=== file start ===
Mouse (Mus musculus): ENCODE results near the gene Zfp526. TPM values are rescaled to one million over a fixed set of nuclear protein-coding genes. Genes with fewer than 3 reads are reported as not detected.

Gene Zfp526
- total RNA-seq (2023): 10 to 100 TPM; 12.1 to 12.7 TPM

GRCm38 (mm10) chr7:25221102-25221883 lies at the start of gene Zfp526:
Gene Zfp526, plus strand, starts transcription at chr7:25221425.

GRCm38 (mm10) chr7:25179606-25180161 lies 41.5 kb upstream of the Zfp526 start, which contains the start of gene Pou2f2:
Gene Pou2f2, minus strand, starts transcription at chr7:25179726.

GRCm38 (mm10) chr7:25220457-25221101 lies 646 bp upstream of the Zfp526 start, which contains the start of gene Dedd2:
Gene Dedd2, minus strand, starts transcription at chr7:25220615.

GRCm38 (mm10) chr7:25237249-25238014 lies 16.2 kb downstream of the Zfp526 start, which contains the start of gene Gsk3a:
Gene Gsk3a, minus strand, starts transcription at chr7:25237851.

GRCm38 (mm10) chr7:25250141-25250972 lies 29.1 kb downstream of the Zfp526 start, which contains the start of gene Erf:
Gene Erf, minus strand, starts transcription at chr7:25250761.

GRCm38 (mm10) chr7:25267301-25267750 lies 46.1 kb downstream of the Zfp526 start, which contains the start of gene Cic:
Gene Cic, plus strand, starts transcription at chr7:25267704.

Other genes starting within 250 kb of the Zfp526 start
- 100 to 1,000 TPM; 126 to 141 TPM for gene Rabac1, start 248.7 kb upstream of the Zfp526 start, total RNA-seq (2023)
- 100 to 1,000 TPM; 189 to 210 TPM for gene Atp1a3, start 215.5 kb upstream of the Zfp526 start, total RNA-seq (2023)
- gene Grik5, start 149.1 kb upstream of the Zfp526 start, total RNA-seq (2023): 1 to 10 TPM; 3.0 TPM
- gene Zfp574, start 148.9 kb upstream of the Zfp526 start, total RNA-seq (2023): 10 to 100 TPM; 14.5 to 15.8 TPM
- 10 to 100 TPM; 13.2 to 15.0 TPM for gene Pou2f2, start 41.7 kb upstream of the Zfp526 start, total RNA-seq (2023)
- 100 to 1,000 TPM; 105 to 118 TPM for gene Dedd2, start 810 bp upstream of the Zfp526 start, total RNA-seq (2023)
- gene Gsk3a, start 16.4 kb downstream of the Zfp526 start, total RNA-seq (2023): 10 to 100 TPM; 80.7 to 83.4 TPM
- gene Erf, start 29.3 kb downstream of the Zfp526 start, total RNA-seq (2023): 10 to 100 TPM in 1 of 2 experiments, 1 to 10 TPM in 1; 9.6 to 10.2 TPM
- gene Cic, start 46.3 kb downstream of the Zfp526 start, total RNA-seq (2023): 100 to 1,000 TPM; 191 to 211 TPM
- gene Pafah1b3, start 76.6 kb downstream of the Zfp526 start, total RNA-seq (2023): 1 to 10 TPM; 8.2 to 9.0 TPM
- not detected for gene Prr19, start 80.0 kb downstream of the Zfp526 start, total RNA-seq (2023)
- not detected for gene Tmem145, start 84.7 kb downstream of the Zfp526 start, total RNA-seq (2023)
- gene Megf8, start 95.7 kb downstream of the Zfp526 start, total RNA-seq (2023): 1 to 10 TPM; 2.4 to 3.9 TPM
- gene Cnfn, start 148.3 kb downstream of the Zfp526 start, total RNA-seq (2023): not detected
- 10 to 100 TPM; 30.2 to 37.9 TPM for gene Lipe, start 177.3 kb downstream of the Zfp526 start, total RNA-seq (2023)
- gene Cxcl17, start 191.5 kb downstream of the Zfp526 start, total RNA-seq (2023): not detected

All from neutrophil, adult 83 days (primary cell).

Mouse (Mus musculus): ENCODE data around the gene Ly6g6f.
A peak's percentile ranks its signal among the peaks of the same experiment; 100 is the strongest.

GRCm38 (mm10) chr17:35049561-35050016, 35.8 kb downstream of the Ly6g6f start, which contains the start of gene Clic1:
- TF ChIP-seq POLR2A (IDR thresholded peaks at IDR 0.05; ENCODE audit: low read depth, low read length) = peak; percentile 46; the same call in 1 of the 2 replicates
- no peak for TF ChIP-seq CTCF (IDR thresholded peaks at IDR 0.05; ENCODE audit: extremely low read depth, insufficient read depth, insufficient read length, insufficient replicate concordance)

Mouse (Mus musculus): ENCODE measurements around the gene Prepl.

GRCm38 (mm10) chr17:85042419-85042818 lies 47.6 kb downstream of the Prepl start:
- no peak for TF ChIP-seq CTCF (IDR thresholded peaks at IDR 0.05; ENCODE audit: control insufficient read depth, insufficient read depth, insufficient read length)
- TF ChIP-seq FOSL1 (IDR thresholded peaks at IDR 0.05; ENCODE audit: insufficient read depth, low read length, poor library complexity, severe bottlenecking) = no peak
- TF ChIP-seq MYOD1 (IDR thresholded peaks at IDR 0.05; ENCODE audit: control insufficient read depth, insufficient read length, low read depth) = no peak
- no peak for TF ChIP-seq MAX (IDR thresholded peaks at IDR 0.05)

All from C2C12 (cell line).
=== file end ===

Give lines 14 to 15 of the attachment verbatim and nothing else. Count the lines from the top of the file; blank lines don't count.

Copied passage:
GRCm38 (mm10) chr7:25267301-25267750 lies 46.1 kb downstream of the Zfp526 start, which contains the start of gene Cic:
Gene Cic, plus strand, starts transcription at chr7:25267704.